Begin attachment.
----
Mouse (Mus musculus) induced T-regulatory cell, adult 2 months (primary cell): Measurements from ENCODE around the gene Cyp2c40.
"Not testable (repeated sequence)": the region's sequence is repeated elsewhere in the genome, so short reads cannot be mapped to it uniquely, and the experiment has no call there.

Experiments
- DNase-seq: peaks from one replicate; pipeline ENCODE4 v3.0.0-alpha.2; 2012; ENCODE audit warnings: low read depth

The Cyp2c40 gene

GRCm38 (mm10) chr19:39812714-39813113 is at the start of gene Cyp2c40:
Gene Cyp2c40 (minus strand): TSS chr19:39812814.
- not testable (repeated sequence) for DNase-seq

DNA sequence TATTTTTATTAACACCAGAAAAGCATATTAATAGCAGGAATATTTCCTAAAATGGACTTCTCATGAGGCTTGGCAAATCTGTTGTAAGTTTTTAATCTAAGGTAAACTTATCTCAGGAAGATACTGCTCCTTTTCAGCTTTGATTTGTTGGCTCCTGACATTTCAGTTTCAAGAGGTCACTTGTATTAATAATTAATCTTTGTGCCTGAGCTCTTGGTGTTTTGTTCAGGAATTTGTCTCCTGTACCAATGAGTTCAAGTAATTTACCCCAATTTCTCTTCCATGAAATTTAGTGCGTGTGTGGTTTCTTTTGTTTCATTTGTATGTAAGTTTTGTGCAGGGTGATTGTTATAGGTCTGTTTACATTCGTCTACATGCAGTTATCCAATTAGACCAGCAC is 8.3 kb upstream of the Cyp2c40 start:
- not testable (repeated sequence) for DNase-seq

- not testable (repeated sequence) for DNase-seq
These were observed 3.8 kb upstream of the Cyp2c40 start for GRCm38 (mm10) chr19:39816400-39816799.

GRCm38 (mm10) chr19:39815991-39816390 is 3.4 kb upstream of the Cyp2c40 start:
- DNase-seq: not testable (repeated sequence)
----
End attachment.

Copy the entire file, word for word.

Mouse (Mus musculus) induced T-regulatory cell, adult 2 months (primary cell): Measurements from ENCODE around the gene Cyp2c40.
"Not testable (repeated sequence)": the region's sequence is repeated elsewhere in the genome, so short reads cannot be mapped to it uniquely, and the experiment has no call there.

Experiments
- DNase-seq: peaks from one replicate; pipeline ENCODE4 v3.0.0-alpha.2; 2012; ENCODE audit warnings: low read depth

The Cyp2c40 gene

GRCm38 (mm10) chr19:39812714-39813113 is at the start of gene Cyp2c40:
Gene Cyp2c40 (minus strand): TSS chr19:39812814.
- not testable (repeated sequence) for DNase-seq

DNA sequence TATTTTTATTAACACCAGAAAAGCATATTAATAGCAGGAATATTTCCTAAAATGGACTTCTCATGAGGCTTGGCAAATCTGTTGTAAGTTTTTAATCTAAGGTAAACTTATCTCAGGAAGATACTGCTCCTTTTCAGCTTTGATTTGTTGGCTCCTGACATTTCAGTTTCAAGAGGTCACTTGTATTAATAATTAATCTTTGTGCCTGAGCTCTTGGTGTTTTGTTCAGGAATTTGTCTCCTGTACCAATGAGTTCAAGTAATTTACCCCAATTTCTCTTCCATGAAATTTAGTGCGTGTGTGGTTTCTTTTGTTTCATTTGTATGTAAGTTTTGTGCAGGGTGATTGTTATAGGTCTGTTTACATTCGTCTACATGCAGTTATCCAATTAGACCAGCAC is 8.3 kb upstream of the Cyp2c40 start:
- not testable (repeated sequence) for DNase-seq

- not testable (repeated sequence) for DNase-seq
These were observed 3.8 kb upstream of the Cyp2c40 start for GRCm38 (mm10) chr19:39816400-39816799.

GRCm38 (mm10) chr19:39815991-39816390 is 3.4 kb upstream of the Cyp2c40 start:
- DNase-seq: not testable (repeated sequence)